Built in 1949 by the cowboy singer-actor, the forested 3.68-acre property had been donated by Autry's widow, Jacqueline Autry, to the Autry National Center of the American West.
The two-story Monterey-style house of about 8,000 square feet has pegged hardwood floors, a family room with a wet bar, a library/media room with vintage walnut paneling, a breakfast room, five bedrooms and seven bathrooms.
Balconies overlook the acreage, which has winding paths and flower gardens. The grounds also include a guesthouse, a swimming pool and an outdoor entertainment area with a fireplace.
The residential property couldn't be turned into a museum, so the Autry had no reason to hold onto it, trustee Stanley Schneider said. "The sale provided a substantial donation to the museum."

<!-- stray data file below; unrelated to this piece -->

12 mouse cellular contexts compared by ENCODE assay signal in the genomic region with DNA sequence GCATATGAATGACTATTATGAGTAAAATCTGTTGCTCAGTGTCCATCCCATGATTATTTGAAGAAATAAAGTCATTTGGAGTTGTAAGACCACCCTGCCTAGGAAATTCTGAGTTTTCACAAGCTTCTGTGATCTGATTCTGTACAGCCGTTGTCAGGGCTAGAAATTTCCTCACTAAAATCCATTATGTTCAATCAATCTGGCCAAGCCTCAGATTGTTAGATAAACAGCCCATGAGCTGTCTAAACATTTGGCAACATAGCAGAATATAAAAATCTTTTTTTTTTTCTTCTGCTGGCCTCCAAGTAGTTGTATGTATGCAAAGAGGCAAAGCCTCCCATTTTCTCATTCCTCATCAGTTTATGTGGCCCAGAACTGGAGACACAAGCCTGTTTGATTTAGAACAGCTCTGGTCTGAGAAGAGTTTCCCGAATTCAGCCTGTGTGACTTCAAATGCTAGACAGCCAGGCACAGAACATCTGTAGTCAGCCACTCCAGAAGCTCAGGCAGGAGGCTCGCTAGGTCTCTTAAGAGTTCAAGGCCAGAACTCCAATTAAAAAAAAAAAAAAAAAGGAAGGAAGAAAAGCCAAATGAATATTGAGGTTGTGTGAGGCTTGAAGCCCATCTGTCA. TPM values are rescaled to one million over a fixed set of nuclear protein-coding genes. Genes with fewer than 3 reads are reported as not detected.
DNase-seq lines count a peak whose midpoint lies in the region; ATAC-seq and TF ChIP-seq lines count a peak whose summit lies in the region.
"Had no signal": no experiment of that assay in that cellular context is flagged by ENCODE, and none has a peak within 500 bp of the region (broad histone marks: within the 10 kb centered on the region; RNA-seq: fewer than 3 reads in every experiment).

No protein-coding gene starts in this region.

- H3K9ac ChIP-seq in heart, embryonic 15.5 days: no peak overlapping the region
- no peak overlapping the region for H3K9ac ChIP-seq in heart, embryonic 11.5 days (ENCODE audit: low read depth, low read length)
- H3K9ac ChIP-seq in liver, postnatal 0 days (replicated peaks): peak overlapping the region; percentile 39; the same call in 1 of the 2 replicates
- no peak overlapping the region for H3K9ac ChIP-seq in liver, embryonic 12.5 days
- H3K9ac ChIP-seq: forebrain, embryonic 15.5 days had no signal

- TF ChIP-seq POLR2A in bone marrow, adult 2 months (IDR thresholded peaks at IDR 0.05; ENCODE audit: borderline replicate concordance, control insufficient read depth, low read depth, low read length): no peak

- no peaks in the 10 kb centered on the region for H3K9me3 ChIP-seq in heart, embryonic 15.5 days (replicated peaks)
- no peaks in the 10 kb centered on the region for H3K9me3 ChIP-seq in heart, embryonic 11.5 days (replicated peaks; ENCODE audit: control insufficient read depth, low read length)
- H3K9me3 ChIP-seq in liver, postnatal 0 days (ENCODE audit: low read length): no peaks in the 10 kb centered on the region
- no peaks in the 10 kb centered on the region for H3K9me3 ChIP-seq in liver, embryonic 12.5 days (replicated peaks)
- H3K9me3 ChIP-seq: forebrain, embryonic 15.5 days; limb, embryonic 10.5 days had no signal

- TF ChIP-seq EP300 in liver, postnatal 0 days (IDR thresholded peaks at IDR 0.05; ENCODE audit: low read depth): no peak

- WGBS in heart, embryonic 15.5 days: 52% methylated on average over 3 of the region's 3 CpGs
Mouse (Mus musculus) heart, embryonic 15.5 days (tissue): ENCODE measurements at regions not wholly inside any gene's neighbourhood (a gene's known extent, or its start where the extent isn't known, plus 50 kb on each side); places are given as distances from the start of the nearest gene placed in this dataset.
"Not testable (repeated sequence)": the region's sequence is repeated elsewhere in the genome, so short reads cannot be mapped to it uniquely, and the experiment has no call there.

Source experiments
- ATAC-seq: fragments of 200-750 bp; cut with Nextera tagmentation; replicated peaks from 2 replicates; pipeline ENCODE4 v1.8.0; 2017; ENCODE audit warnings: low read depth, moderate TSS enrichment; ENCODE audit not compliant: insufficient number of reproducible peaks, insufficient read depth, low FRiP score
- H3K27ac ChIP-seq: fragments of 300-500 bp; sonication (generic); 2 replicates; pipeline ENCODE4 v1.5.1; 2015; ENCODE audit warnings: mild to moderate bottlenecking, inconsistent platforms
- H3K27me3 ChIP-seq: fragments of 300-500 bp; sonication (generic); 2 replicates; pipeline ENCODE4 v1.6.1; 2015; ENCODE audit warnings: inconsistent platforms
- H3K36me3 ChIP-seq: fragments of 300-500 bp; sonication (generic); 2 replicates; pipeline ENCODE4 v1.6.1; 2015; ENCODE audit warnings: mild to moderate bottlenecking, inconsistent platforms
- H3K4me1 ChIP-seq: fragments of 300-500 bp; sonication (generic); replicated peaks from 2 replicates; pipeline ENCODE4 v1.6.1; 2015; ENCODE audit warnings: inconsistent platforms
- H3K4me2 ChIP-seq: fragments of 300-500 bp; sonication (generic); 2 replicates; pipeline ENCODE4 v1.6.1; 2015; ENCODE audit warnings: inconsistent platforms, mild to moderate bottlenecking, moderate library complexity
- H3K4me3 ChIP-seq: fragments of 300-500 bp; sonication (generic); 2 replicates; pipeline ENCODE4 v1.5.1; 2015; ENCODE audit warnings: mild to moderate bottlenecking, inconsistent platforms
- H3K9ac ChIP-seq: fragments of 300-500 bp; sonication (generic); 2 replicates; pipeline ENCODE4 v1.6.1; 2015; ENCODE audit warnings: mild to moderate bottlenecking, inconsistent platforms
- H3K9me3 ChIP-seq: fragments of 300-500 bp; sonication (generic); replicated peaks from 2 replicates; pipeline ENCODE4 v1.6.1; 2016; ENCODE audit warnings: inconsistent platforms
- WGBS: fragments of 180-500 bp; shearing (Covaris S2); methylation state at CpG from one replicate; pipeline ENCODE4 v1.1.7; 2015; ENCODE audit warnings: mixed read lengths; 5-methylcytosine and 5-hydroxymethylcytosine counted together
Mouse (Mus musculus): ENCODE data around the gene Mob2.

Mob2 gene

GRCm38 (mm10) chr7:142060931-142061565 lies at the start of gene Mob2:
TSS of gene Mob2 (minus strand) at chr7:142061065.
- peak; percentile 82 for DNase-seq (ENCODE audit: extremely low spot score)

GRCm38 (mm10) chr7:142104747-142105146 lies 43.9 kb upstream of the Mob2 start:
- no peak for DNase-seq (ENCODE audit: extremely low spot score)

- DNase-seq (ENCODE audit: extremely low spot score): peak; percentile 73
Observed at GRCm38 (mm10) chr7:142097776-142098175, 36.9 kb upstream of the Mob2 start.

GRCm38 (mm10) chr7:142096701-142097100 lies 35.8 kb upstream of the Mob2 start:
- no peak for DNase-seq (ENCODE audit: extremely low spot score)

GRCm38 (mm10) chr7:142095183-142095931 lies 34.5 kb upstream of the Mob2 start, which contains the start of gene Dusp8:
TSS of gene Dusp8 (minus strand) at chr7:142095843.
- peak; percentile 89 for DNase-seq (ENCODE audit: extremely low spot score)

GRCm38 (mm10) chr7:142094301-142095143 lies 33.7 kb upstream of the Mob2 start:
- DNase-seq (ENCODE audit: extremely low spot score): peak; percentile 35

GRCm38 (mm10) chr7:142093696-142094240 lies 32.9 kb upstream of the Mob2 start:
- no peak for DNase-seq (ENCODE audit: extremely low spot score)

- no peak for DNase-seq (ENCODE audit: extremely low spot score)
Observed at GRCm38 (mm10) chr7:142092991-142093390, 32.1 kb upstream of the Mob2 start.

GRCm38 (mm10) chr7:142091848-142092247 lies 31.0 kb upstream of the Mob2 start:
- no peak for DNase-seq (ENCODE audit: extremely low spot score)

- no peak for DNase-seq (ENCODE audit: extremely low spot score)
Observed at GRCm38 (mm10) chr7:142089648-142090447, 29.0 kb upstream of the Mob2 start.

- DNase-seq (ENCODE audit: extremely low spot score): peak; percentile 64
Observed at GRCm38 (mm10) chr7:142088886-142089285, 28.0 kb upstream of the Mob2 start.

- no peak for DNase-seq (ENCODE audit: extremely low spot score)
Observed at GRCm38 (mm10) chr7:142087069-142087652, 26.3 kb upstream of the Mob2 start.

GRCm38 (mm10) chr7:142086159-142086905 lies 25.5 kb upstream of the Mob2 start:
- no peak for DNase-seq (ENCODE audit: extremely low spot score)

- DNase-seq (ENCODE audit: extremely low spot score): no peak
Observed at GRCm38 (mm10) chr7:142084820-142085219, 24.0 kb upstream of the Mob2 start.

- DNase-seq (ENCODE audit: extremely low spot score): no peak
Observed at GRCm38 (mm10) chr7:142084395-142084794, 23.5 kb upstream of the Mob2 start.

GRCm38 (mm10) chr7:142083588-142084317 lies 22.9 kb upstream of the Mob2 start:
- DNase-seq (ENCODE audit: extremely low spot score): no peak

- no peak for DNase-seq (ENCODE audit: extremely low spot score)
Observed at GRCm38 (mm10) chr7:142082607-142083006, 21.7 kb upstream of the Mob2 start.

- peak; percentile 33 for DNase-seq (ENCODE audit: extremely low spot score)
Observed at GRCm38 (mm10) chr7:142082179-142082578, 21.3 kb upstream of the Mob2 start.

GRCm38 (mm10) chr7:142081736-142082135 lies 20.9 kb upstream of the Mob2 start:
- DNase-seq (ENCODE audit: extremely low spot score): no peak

Probst, 48, has hosted the reality show since it started in 2000. He has won four Emmys while spreading his catchphrase, "the tribe has spoken," far and wide. Probst declined to comment.
Gene Autry's signature song was "Back in the Saddle Again," but his biggest hit was "Rudolph the Red-Nosed Reindeer." He owned the team now known as the Los Angeles Angels of Anaheim from 1961 to 1997, and died in 1998 at age 91.
The Autrys married in 1981. Jackie Autry, 69, makes her home in Palm Springs.
The estate came on the market last summer at $6.9 million.
Barbara Robinson and Nichelle Robinson of Hilton & Hyland, Beverly Hills, and Connie Nelson of Coldwell Banker, Studio City, were the listing agents. Thomas O'Rourke of Prudential California Realty, West Hollywood, represented Probst.